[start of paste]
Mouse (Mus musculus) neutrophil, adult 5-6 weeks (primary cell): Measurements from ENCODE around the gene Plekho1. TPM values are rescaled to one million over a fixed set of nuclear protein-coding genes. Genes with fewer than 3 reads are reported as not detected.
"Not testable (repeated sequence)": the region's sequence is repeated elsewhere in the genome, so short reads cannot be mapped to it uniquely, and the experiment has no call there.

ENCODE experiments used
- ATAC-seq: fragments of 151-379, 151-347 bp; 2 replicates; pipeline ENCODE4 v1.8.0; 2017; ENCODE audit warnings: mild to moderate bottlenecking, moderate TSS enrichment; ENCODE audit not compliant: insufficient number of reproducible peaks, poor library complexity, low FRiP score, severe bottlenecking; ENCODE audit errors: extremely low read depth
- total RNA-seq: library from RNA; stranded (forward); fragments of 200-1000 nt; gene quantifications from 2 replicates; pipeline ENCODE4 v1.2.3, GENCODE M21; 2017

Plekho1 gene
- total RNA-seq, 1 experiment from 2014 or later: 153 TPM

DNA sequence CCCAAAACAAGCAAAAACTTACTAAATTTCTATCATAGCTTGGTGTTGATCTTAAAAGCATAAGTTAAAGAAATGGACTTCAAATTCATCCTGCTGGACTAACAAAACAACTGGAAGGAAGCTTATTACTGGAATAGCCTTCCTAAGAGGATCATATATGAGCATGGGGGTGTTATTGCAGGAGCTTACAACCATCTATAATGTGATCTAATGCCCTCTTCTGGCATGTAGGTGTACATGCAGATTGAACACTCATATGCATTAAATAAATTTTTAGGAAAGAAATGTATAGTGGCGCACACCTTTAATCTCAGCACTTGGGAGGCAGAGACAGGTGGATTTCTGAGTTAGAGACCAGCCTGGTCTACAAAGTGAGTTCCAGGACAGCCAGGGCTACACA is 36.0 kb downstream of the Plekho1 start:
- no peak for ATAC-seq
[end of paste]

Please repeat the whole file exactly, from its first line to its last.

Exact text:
Mouse (Mus musculus) neutrophil, adult 5-6 weeks (primary cell): Measurements from ENCODE around the gene Plekho1. TPM values are rescaled to one million over a fixed set of nuclear protein-coding genes. Genes with fewer than 3 reads are reported as not detected.
"Not testable (repeated sequence)": the region's sequence is repeated elsewhere in the genome, so short reads cannot be mapped to it uniquely, and the experiment has no call there.

ENCODE experiments used
- ATAC-seq: fragments of 151-379, 151-347 bp; 2 replicates; pipeline ENCODE4 v1.8.0; 2017; ENCODE audit warnings: mild to moderate bottlenecking, moderate TSS enrichment; ENCODE audit not compliant: insufficient number of reproducible peaks, poor library complexity, low FRiP score, severe bottlenecking; ENCODE audit errors: extremely low read depth
- total RNA-seq: library from RNA; stranded (forward); fragments of 200-1000 nt; gene quantifications from 2 replicates; pipeline ENCODE4 v1.2.3, GENCODE M21; 2017

Plekho1 gene
- total RNA-seq, 1 experiment from 2014 or later: 153 TPM

DNA sequence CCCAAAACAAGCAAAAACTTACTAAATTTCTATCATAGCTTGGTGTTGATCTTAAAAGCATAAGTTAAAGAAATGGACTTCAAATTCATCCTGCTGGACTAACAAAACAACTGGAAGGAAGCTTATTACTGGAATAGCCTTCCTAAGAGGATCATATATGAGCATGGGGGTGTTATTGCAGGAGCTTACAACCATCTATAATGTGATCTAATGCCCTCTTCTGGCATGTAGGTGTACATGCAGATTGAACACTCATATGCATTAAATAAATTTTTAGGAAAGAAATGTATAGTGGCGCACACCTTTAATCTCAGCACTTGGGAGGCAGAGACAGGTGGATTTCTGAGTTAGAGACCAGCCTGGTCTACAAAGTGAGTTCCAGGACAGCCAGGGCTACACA is 36.0 kb downstream of the Plekho1 start:
- no peak for ATAC-seq